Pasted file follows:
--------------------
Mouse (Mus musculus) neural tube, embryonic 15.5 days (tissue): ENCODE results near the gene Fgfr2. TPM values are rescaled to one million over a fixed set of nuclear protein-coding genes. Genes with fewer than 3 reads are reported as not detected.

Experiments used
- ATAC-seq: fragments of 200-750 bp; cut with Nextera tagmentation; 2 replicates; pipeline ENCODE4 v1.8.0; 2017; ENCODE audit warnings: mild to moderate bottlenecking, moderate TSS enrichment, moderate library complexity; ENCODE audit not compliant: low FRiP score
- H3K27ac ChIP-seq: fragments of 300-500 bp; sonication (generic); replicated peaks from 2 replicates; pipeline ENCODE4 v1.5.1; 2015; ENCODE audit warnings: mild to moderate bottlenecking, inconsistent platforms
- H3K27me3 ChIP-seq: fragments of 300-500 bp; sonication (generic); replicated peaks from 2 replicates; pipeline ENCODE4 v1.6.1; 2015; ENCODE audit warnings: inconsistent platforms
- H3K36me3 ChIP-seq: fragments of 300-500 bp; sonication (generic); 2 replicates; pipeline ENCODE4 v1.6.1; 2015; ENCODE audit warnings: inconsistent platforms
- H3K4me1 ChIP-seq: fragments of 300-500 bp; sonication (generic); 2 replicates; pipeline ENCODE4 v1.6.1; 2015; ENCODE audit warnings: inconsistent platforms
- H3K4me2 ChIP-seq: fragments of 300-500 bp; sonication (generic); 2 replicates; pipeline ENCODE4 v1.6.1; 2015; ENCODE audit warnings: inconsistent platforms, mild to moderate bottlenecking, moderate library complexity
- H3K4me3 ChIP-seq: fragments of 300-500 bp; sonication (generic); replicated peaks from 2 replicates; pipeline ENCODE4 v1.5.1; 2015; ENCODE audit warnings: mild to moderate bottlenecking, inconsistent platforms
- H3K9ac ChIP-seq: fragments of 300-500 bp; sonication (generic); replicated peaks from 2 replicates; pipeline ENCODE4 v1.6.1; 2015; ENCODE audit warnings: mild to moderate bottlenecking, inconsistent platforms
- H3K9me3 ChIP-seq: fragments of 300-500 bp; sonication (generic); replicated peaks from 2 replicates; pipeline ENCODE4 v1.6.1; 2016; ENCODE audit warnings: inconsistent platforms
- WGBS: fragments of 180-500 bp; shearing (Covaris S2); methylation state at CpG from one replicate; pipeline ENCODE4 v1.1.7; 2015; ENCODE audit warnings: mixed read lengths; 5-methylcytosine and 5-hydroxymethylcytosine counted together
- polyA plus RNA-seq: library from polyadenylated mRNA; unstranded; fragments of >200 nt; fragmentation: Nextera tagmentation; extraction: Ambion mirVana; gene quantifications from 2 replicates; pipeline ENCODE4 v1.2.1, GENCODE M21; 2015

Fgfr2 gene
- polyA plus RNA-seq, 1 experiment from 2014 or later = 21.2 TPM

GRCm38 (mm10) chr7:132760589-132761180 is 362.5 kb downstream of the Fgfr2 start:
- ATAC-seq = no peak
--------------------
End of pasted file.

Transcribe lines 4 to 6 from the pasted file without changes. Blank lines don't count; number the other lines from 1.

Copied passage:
- H3K27ac ChIP-seq: fragments of 300-500 bp; sonication (generic); replicated peaks from 2 replicates; pipeline ENCODE4 v1.5.1; 2015; ENCODE audit warnings: mild to moderate bottlenecking, inconsistent platforms
- H3K27me3 ChIP-seq: fragments of 300-500 bp; sonication (generic); replicated peaks from 2 replicates; pipeline ENCODE4 v1.6.1; 2015; ENCODE audit warnings: inconsistent platforms
- H3K36me3 ChIP-seq: fragments of 300-500 bp; sonication (generic); 2 replicates; pipeline ENCODE4 v1.6.1; 2015; ENCODE audit warnings: inconsistent platforms